Augustus Collection
This eBay seller, from whom I have not bought pearls, but where I routinely look, has 100% positive feedback. You can also find gemstone beads, like these tanzanite rondelles, which would look terrific in that akoya "collage" restyle.

Framed, with love 




If your pearls are sentimental, but you would never wear them, consider framing! This example is from LoveLightSparkles on Etsy, but you could play with your own design. Visit a craft store to buy a shadowbox, mount the necklace with pushpins, perhaps against a backdrop of an old photo or striking patterned paper, and you'll have a gracious memento.

Buying jewellery: Is it really "handmade"?

Just back from our largest artisanal craft show, the Salon des métiers d'art de Montréal, and though I didn't buy anything, one thing stood out like a 10-carat diamond: the increasingly broad interpretation of the term "handmade".

I could get into technical weeds here, no fun for either of us, and besides, I'm not a jeweller— so I'll use an analogy. There are various ways a piece of jewellery can be made, something like making a bakery cake.

Level 1: Mass-produced
This is like commercial cake that's sold at Costco, so a cake bought Montréal is identical to the one in Ft. Myers, and thousands are pumped out.

For jewellery, all components of the piece's production are made by machine, and in some cases, assembled robotically.

Advantages: Each piece is exactly like the rest of the run. The producer realizes economies of scale and may pass this on to the consumer.
Disadvantages: Because the production is often by the hundreds or thousands, some of its character is eroded. Settings tend to be lightweight to maximize profit, and fine details are far less often used, but 3D printing does allow for some dazzling effects.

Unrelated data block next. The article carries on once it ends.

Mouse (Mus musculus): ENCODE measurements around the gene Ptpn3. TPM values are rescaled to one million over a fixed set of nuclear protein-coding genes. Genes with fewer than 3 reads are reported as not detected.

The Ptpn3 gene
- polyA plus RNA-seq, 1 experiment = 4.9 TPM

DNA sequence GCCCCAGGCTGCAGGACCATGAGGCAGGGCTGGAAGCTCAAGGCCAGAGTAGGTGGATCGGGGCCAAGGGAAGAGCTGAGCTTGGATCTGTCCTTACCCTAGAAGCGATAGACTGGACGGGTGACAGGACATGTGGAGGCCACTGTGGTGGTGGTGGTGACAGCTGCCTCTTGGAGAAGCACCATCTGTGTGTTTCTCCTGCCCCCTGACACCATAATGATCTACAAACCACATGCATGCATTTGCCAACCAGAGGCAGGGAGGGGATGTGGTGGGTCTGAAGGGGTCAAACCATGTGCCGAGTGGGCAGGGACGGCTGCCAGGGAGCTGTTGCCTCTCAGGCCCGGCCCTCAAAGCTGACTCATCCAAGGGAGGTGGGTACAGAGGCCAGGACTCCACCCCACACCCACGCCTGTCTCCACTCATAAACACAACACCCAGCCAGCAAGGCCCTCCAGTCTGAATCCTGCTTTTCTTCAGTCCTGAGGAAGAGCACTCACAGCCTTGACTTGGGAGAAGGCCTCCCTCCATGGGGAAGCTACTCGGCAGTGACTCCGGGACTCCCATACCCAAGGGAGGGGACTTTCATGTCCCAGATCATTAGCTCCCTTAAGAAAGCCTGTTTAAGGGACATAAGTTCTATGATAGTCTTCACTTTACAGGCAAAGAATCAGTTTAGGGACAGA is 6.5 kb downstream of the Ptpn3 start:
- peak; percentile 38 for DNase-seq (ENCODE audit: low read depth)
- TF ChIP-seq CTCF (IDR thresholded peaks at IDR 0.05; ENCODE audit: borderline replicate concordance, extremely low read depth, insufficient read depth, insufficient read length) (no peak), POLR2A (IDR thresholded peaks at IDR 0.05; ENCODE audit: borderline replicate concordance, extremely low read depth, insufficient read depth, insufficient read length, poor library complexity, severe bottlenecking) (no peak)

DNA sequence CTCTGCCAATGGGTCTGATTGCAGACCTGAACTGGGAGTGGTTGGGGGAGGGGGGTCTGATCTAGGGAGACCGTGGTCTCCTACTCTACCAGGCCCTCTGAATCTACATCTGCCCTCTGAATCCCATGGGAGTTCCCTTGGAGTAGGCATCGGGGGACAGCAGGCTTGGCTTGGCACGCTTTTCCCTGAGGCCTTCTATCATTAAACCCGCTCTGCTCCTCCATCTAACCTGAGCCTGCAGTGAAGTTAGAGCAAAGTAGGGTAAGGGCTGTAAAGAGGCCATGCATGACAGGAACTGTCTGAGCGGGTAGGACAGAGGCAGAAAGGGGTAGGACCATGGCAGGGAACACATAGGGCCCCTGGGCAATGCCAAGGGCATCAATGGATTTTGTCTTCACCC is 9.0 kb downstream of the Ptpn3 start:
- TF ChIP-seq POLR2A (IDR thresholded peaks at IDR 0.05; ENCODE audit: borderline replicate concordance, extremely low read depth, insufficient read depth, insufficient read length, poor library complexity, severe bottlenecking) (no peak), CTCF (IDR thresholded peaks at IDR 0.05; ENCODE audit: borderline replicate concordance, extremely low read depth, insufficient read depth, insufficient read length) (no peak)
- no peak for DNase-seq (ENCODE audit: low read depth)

Example: 14k bar necklace, Amazon.com:

Level 2: Hand-assembled from mass-produced elements
The piece is like the commercial cake above, supplied to a neighbourhood bakery by a commissary and then is hand-decorated by writing "Happy Birthday Mitzi" on it.

Advantages: The craftsperson can shop for the elements that personalizes the piece or reflects her brand's look. Though the elements may be mass-produced, the designer can combine them in novel ways.
Disadvantages: Still looks anodyne unless the craftsperson has unusual sources or collects unique, often vintage elements; a good example of such elements is the work of Grainne Morton, like these mismatched earrings:
This is the level you'll see at many craft shows, where you might notice the same feather charm or arrow on several sellers' items. Jewellery at this level can be expensive; price is not a reliable indicator of how it was made.

Some jewellers order "blanks", mass-manufactured ring settings, in which they set stones. At a craft show I heard one vendor say, "We set this by hand", as if that was really somethin'.

Level Three: Hand-cast jewellery
That's the cake baked on the premises, either displayed in the case, or available by order. You won't find that cake anywhere else unless someone copies it.

The jewellery equivalent is a piece created from elements made by the artisan. She may make these in quantity, but they exist nowhere else, or, if it is a more generic element like a seashell,  she has cast her own version.

How does she do it? Here's a good, short description of the lost-wax casting process from the zine, Make. (Machine casting is increasingly common and found in both Levels One and Two.) Hand-casting is a demanding process with nerve-wracking moments. There will be a higher price when the hand-cast piece is custom-made.